Cystic fibrosis

Budget brings good news for cystic fibrosis, bad news for lung cancer screening


The week of the 2022 federal Budget has brought good news on the PBS listing of Trikafta for cystic fibrosis but bad news in the government’s refusal to fund a national lung cancer screening program.

The 1 April PBS listing will mean that about 2000 patients with CF aged 12 years and older with at least one F508del Mutation in the CFTR gene will gain subsidised access to Trikafta (elexacaftor, tezacaftor and ivacaftor), that would otherwise cost over $250,000 per year.

The listing would provide affordable access to a precision therapy for the most common CF-causing mutation, said Professor John Wilson, Head of the Cystic Fibrosis Service at Alfred Health.

“Clinicians across Australia will be excited about this most welcome news,” he said.

Many patients with CF spend months of their lives in hospital because of recurrent airways infections and respiratory failure. This new treatment which is a pill taken twice a day can short circuit all of that,” he added.

The announcement was part of a Budget package of $2.4 billion over five years to fund new PBS listings. The Budget also included $81.2 million over four years from 2022-23 to introduce new genetic testing items for the genetic conditions, including cystic fibrosis

However the 2022 Budget dashed hopes for respiratory physicians who noted there was no funding from federal government to support its promise of introducing a national lung cancer screening program.

Lung Foundation Australia expressed “extreme disappointment” that the government was not funding a screening program that was backed by evidence showing it would prevent 12,000 lung cancer deaths over 10 years.

“There is undeniable evidence for this screening program that has already had initial investment into scoping, but this lack of funding means progress will stall, and thousands of lives will be lost as a result” said CEO Mark Brooke.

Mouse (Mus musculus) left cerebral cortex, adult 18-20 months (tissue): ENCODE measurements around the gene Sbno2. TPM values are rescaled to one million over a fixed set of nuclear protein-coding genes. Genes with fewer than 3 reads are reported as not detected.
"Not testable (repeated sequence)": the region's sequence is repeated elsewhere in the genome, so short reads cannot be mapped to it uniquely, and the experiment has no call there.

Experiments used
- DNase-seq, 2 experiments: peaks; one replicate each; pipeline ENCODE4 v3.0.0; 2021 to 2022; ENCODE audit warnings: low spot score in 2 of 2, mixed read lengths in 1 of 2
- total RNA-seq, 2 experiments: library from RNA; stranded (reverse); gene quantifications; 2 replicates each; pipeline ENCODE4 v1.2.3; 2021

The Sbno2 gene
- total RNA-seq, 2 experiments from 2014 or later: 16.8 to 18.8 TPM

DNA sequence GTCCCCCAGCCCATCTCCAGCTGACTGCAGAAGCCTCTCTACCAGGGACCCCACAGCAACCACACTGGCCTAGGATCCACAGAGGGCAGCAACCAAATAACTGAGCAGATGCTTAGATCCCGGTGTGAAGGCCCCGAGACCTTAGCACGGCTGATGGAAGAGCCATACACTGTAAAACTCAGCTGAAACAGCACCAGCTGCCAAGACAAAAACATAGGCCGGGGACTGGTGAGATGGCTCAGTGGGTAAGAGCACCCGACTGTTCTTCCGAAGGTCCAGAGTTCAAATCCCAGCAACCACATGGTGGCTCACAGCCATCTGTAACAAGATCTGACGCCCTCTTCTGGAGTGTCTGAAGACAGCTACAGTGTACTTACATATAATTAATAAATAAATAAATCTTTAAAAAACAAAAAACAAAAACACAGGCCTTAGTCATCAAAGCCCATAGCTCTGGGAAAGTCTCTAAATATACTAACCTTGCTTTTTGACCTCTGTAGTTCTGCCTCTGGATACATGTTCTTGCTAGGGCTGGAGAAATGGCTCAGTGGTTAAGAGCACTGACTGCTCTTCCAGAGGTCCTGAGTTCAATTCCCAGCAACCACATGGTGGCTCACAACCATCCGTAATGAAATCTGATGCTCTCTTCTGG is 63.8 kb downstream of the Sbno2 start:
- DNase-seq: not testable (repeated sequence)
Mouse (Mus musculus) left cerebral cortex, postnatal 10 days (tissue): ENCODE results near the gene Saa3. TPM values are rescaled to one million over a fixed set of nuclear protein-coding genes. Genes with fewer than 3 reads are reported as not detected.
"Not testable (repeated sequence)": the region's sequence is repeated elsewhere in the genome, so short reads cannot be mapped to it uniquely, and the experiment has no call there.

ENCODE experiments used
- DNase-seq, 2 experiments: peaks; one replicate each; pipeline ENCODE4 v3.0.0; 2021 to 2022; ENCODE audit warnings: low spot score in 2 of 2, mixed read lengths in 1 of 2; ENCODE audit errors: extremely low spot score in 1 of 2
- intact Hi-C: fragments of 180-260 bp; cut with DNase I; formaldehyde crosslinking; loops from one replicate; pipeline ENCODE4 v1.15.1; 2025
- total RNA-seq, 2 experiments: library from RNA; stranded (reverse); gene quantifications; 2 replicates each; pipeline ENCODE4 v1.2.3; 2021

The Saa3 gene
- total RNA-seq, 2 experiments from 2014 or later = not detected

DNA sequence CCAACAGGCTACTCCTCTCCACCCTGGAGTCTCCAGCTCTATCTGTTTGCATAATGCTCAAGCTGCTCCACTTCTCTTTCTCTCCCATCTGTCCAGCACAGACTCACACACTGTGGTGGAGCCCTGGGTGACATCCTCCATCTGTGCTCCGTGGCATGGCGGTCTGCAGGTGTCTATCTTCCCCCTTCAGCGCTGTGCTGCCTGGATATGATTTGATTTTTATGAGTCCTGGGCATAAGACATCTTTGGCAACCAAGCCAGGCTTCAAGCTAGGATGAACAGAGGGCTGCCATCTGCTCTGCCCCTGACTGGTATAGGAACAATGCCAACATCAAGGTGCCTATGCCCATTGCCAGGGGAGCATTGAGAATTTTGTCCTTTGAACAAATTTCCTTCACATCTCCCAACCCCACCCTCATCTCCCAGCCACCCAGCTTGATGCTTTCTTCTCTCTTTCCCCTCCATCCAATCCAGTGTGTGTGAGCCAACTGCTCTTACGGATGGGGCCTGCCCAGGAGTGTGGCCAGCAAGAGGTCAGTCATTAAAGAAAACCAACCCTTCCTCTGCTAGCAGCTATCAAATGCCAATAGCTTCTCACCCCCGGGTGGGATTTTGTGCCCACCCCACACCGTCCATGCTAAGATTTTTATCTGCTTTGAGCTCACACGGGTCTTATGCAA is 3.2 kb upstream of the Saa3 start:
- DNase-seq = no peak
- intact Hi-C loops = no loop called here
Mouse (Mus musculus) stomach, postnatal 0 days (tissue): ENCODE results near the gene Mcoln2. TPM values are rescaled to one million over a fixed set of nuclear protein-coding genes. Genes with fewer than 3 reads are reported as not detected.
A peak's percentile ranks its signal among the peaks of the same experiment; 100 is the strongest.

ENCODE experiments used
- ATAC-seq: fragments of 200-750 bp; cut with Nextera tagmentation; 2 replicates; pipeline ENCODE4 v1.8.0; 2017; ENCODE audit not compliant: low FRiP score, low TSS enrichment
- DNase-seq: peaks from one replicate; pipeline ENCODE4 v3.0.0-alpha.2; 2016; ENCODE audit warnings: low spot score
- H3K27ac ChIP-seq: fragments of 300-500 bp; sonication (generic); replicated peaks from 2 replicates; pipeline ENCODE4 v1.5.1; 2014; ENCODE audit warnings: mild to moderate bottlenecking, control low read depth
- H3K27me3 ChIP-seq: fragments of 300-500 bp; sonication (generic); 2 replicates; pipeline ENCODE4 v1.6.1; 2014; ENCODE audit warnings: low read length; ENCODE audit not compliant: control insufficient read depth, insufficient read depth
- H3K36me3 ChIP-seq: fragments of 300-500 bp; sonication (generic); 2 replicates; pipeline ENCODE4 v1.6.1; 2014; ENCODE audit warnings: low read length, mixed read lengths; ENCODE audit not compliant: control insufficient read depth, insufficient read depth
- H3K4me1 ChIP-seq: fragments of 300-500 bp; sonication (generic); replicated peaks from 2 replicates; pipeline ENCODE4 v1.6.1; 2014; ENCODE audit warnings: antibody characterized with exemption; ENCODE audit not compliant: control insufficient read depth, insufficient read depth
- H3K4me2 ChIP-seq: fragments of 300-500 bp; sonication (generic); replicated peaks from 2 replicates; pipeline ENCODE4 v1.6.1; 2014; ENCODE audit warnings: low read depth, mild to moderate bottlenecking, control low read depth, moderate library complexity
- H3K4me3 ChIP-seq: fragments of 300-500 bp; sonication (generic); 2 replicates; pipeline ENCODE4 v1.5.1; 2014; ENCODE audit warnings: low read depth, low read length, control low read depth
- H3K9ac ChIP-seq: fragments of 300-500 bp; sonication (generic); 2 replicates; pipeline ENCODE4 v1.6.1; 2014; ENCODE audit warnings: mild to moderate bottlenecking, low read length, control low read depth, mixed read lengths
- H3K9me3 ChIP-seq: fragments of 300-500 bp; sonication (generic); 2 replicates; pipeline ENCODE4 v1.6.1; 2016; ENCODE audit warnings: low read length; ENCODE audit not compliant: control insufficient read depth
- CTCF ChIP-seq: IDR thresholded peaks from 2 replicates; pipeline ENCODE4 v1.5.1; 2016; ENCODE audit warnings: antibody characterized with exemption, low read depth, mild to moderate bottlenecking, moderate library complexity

“Over the last three years a significant amount of work has gone into assessing suitability of a lung cancer screening program, which was ultimately recommended by Cancer Australia, and even an investment of $6.9m in the previous budget,” he said


As well as saving lives and reducing the financial burden to the health system associated with lung cancer, a screening program was also supported by the Australian community, said Mr Brooke, citing figures showing 82% in support of government funding for a national program.

“Lung Foundation Australia strongly believes that a national screening program is a crucial first step in improving survival rates of the biggest cancer killer in Australia that claims one Australian’s life every hour,” he said.

There was also bad news in the Budget for health and medical research, with the NHMRC inflicted with a cut in real term funding. The Australian Society for Medical Research lamented that the Budget contained no new investment in research and the 1% increase in existing funding in the Budget was below inflation, leaving Australian to fall further behind other nations.

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